Climate change threatens future Winter Olympics

Higher temps and reduced snow forecasted for former host cities


Ski jumping is one of many outdoor sports at the Winter Olympics. Rising temperatures, however, could limit how many cities would be cold enough to accommodate such events at future games.

Vegar Samestad Hansen/Wikimedia Commons (CC BY 2.0)

More than half of former host cities for the Winter Olympics will be literally too hot to handle such games by the end of this century. That’s the prediction of a study published this week forecasting temperatures and snow cover for the 21 host cities.

And it’s not just the Olympics that are at risk. “The world of winter sports is changing as the global climate continues to warm,” says Daniel Scott. He is a climate-change researcher in Canada who works at the University of Waterloo in Ontario. He led a team of researchers who used math to predict how winter conditions will have changed by February 2050 and 2080.  Why focus on February? That’s the month in which the Olympic winter games are typically played.

“Winter sports and the cultural activities that go with them may go by the wayside for people living in some regions,” he says.

And ski tourism is no small issue. Across the globe, it brings in billions of dollars’ worth of funds to communities large and small. But the biggest ski-tourism bonanzas may be those associated with the Olympics.

Winter Olympics are usually held every four years. Scott and his team team considered projections for future weather in 21 cities. These included the 19 cities that already have hosted Winter Olympics. The team also looked at two additional cities. The first is this year’s host: PyeongChang, South Korea. The second is Beijing, China. That’s where the 2022 Winter Olympics will take place.

The good news: Both PyeongChang and Beijing should be cold enough in February to be available for winter Olympic games through 2080.

It was 2014 when Scott’s team first reported finding that “it would be difficult to imagine recent host cities/regions successfully delivering the diverse [Olympic] Games programme exclusively on natural ice and snow.” They’d need to supplement Mother Nature’s white fluff with artificially made snow. That can be done. But it’s costly and doesn’t always supply the quantity and quality of snow that gold-medal-class athletes expect.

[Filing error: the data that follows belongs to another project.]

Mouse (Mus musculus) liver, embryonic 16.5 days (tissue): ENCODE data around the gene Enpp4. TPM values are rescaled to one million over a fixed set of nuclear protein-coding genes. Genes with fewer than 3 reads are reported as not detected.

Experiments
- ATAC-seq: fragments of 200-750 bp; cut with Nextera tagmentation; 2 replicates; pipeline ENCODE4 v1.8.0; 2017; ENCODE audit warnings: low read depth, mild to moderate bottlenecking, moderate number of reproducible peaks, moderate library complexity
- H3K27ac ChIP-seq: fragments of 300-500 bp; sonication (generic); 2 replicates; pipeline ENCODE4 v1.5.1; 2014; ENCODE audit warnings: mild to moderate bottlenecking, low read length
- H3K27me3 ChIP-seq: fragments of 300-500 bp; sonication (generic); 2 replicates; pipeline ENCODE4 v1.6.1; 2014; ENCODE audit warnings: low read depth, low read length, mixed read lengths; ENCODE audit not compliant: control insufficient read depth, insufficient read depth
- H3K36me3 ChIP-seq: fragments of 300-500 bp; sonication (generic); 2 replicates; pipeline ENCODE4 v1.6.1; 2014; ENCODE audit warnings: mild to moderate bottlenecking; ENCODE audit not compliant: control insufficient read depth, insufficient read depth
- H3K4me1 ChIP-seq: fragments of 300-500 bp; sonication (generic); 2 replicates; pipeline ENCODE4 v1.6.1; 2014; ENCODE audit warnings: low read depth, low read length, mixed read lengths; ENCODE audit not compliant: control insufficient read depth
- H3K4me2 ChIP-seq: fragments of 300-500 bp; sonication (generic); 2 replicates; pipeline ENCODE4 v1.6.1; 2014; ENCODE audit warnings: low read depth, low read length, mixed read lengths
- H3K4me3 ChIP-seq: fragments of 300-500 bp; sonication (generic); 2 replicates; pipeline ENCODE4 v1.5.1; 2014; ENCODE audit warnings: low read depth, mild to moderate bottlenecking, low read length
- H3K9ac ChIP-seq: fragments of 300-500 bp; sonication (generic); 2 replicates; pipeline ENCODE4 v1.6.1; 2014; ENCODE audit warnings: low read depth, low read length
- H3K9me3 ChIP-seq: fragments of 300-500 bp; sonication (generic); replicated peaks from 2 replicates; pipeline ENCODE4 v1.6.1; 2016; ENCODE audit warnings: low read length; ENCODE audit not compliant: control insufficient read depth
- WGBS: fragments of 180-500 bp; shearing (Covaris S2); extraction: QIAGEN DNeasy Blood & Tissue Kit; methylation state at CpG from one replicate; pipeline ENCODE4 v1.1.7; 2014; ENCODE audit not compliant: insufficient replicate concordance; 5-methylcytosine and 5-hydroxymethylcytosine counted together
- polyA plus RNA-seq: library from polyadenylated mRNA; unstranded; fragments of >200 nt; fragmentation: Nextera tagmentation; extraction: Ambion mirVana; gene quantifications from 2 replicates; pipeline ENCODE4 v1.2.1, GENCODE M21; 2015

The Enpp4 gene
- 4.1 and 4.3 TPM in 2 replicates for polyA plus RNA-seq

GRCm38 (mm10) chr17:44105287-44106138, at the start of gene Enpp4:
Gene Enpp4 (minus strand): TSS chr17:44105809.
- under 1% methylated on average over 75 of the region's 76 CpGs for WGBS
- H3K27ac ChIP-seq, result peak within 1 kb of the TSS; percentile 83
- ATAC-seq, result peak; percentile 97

Their new assessment appeared February 6 in the journal Current Issues in Tourism.

The warming effect of greenhouse gases

Studies have shown that releases of greenhouse gases in recent years have played a big role helping to warm the planet. So Scott’s group analyzed two scenarios. In one, they assumed releases of those gases would continue to grow as they have been in recent years. Then, they calculated how February temperatures across the globe would change by 2050.

They would likely rise by 2.6 degrees Celsius (4.7 degrees Fahrenheit), they now report. (That’s compared to before the Industrial Revolution, when releases of greenhouse gases first started to climb.) By 2080, those temps would likely rise by 4.3 degrees C (7.7 degrees F).

The team also looked at what would happen if governments around the world cut greenhouse-gas releases. Then temperatures might rise by only 1.6 degrees C (2.9 degrees F) by 2050. After that, they could hold steady at 1.6 degrees C above the past, long-term average — even as late as 2080.

However, notes Scott, whether countries could achieve that is “a big ‘if.’” Indeed, he says, keeping releases of those gases from climbing is “an ambitious target.” Even if nations pledged to cut releases of these, they still might not hit their goal.

Under the make-no-changes scenario, nine of the host sites will be too warm for the games by 2050. Those include Sochi, Russia, and the alpine cities of Grenoble in France and Garmisch-Partenkirchen in Germany. The number increases to 13 cities by 2080. Cutting down current rates of greenhouse-gas releases would help. But even then, eight former Winter Olympics sites still would be unable to host the games by 2050. Nine wouldn’t qualify by 2080.

Story continues below image.

This graphic includes all 19 former Winter Olympics host cities, along with this year’s host, PyeongChang, South Korea, and the 2022 host, Beijing, China. It shows which cities will be suitable for future games, depending on whether people worldwide reduce greenhouse-gas emissions enough.University of Waterloo

Predicting the future